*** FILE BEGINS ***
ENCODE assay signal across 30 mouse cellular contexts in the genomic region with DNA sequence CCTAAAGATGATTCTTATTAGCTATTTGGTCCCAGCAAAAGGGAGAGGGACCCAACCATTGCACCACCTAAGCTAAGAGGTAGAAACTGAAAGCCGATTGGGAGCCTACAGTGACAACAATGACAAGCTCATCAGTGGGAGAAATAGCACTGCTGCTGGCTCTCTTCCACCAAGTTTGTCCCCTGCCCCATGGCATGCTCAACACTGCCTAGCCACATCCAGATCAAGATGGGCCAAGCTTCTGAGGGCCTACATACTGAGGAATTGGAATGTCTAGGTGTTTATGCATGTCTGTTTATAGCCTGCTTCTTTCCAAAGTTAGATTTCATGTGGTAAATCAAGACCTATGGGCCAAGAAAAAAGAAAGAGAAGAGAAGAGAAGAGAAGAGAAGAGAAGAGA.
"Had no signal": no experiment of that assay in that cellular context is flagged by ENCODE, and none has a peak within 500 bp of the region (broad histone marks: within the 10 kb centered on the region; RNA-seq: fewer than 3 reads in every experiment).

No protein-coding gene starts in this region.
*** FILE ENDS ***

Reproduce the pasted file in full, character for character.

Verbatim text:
ENCODE assay signal across 30 mouse cellular contexts in the genomic region with DNA sequence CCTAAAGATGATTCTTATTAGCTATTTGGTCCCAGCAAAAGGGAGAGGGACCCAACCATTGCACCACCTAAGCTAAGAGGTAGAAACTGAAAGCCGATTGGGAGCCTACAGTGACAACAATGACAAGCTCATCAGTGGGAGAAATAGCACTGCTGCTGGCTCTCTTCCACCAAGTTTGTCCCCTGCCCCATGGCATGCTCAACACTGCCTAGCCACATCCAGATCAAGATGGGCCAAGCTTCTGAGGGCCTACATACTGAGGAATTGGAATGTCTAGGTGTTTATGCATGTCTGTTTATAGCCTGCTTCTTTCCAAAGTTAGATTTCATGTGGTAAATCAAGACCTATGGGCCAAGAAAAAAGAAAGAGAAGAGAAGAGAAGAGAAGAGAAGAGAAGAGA.
"Had no signal": no experiment of that assay in that cellular context is flagged by ENCODE, and none has a peak within 500 bp of the region (broad histone marks: within the 10 kb centered on the region; RNA-seq: fewer than 3 reads in every experiment).

No protein-coding gene starts in this region.